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A Will-to-Rebuild Deadline Proposed for New Orleans

A $12-billion buyout is planned if residents don't stake a convincing claim in four months.

January 12, 2006|Miguel Bustillo | Times Staff Writer

NEW ORLEANS — Mayor C. Ray Nagin's commission to revive this city on Wednesday proposed that residents of the districts most heavily damaged by Hurricane Katrina get four months to demonstrate strong support for rebuilding their neighborhoods or face the possibility of having to sell to the government.

The proposal, a centerpiece of the mayor's "Bring New Orleans Back" recovery effort, drew outrage from residents and community activists, who argued that many citizens -- especially the African Americans who predominated the flood-struck areas -- might be forced out of the city for good.

By allowing residents to help determine their neighborhood's fate, the Nagin commission hoped to defuse a flashpoint in the debate over how to restore the ravaged city: Should all of New Orleans be rebuilt, or should low-lying neighborhoods be returned to wetlands and green space that would serve as a natural barrier against floods?

The vast swath of the city in question -- which includes parts of the Gentilly, Mid-City, Lakeview and Lower 9th Ward neighborhoods -- represents about half of New Orleans. If residents could not reach a consensus to rebuild, city planners would shrink the footprint of New Orleans.

"None of us want to be in this particular place, but Katrina has forced us to take a good, hard look at what we need to do to rebuild our city," Nagin said. "The realities are that we will have limited resources to redevelop our city.... The other reality is this report is controversial. It pushes the edge of the envelope. It probably says some things to some people they are probably misinterpreting."

Despite Nagin's effort to ease tensions, residents across racial and class lines lashed out Wednesday at what they considered a land grab engineered by the city's elite. Much of their ire was heaped on New Orleans developer Joseph C. Canizaro, a key architect of the plan, whose name elicited boos from the standing-room-only auditorium crowd.

"How many people from my backyard are up there?" Harvey Bender, a laid-off city maintenance worker from eastern New Orleans, yelled at the officials. "I'm ready to rebuild and I'm not letting you take mine," he said. "I'm going to fight, whatever it takes, to rebuild my property. It's going to be baby Iraq for Joe Canizaro."

Under the plan -- which can go forward with Nagin's approval -- New Orleans would impose a moratorium Jan. 20 on building permits in the areas hardest hit by Katrina's floodwaters. Residents then would have to demonstrate there was sufficient critical mass in their area to rebuild to warrant public investment in schools and city facilities, possibly by showing that half of the population planned to come back.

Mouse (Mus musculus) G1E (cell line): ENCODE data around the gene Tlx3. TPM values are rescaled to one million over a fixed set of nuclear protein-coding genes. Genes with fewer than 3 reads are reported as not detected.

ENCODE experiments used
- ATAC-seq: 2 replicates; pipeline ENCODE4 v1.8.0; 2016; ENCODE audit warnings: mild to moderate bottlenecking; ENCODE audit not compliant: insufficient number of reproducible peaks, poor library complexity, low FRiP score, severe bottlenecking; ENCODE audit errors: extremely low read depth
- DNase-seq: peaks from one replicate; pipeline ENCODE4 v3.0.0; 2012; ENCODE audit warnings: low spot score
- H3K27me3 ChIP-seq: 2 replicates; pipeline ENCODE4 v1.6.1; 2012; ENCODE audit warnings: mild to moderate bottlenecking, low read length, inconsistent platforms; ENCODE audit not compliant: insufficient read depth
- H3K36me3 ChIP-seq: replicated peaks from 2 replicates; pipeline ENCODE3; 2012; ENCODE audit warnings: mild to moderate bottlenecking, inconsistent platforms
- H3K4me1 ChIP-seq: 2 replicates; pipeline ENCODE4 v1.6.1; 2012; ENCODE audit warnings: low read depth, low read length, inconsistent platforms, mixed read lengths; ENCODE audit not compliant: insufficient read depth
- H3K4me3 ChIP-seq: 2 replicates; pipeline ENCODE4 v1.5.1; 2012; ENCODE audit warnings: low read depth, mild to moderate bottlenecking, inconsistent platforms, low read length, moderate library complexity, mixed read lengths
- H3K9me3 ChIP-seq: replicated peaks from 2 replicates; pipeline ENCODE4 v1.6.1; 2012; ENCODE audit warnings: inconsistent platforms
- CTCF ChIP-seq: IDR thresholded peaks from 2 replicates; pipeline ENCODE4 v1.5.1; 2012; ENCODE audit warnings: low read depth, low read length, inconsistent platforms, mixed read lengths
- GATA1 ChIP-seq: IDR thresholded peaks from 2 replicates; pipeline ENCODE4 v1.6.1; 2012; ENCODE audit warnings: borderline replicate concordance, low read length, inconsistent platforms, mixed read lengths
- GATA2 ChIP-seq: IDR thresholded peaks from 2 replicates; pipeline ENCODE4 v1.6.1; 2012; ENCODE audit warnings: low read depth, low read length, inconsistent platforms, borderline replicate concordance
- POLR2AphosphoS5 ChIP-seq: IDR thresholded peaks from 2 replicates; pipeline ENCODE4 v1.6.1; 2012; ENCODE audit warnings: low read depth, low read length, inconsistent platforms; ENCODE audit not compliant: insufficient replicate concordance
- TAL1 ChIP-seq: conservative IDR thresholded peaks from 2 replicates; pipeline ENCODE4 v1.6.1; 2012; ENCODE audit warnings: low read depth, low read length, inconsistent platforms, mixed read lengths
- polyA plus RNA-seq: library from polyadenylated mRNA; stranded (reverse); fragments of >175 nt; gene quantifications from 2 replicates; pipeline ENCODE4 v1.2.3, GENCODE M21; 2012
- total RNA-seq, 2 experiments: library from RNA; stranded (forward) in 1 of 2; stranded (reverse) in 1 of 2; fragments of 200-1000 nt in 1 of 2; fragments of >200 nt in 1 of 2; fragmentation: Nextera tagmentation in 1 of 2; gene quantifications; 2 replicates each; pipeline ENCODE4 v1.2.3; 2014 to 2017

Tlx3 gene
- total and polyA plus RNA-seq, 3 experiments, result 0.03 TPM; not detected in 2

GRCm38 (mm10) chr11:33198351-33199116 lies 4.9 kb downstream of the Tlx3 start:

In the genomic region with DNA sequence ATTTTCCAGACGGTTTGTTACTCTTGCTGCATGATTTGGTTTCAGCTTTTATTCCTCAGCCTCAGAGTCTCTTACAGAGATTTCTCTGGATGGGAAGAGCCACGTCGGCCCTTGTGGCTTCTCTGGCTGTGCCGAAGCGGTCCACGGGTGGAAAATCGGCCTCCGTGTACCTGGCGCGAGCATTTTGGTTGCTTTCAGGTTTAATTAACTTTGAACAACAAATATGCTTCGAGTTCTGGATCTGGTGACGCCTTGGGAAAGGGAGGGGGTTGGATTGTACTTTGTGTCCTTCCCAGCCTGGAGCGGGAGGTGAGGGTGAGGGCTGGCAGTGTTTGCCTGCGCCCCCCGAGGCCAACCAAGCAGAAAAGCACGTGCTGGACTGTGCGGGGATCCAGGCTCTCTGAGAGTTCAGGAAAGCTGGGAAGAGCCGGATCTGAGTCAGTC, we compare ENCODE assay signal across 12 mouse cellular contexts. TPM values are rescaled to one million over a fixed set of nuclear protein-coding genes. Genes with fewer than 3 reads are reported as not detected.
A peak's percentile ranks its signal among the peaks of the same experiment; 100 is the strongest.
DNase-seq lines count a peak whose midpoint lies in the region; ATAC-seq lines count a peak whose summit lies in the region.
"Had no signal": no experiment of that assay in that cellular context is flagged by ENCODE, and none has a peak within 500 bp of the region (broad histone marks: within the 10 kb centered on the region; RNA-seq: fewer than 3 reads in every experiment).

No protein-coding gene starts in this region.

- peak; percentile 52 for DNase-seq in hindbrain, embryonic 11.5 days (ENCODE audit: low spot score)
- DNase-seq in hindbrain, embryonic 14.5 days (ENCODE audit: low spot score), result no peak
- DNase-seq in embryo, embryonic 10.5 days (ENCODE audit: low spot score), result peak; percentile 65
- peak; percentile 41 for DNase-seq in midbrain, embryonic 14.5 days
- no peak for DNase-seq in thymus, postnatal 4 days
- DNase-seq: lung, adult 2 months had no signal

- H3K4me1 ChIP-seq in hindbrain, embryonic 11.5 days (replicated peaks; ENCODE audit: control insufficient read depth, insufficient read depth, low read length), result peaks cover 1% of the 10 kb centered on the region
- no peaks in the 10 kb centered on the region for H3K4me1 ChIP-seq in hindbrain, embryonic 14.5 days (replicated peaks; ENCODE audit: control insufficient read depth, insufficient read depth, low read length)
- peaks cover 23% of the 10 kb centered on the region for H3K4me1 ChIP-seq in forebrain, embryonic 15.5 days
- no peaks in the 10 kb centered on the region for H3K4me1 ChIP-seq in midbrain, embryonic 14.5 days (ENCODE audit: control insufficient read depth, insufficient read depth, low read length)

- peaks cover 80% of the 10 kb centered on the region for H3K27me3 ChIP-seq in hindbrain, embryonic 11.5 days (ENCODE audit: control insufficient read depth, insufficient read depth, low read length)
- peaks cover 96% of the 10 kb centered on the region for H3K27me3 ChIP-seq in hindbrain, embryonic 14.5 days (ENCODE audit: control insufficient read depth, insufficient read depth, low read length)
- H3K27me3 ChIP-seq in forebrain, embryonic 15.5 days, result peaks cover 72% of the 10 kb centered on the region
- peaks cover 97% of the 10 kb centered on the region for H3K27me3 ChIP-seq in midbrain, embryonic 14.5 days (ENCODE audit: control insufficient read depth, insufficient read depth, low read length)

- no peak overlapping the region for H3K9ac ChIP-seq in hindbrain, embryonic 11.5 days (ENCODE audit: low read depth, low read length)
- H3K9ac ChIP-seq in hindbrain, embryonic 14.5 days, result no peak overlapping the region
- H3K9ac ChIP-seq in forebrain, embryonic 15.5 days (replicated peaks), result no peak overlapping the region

To accelerate the process, Nagin's commission is asking the Federal Emergency Management Agency to release updated flood plain maps, which could effectively make the decision for many homeowners by raising home insurance rates and setting other new financial barriers to redevelopment.

Neighborhoods that failed to meet the critical-mass test would be shrunk or eliminated altogether; a new city agency called the Crescent City Redevelopment Corp. then would buy out residents or seize their properties through eminent domain. The estimated cost of the buyouts: $12 billion.

Federal legislation introduced by Rep. Richard H. Baker (R-La.) proposes to reimburse homeowners 60% of their pre-Katrina equity. The Nagin commission plan would go further, compensating displaced homeowners the remaining 40% with federal community development block grant money and FEMA funding.

But that federal funding, like many other elements of the ambitious plan, ultimately would need the support of Congress and President Bush -- who is scheduled to make a public appearance in New Orleans today and meet with the co-chairman of Nagin's commission, healthcare executive Maurice L. Lagarde III.

"We respect the rights of all citizens to return to their neighborhoods," Lagarde said, casting the four-month process, set to end May 20, as an opportunity for residents to control the future of their communities.

The commission's blueprint to revive New Orleans also includes proposals to address issues that have nothing to do with Katrina.

An education subcommittee wants to radically reorganize the city's school system, which has been plagued by corruption and low academic performance. The proposal would decentralize governing authority, giving principals greater authority over their schools and neighborhoods more say over management of schools in their area.

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